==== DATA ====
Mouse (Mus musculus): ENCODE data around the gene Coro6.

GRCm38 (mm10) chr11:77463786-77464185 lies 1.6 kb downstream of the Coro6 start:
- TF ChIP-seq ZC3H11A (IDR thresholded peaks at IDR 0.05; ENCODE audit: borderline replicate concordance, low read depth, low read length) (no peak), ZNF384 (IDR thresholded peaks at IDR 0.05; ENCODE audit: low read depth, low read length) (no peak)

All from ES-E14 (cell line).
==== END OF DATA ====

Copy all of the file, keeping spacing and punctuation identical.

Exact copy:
Mouse (Mus musculus): ENCODE data around the gene Coro6.

GRCm38 (mm10) chr11:77463786-77464185 lies 1.6 kb downstream of the Coro6 start:
- TF ChIP-seq ZC3H11A (IDR thresholded peaks at IDR 0.05; ENCODE audit: borderline replicate concordance, low read depth, low read length) (no peak), ZNF384 (IDR thresholded peaks at IDR 0.05; ENCODE audit: low read depth, low read length) (no peak)

All from ES-E14 (cell line).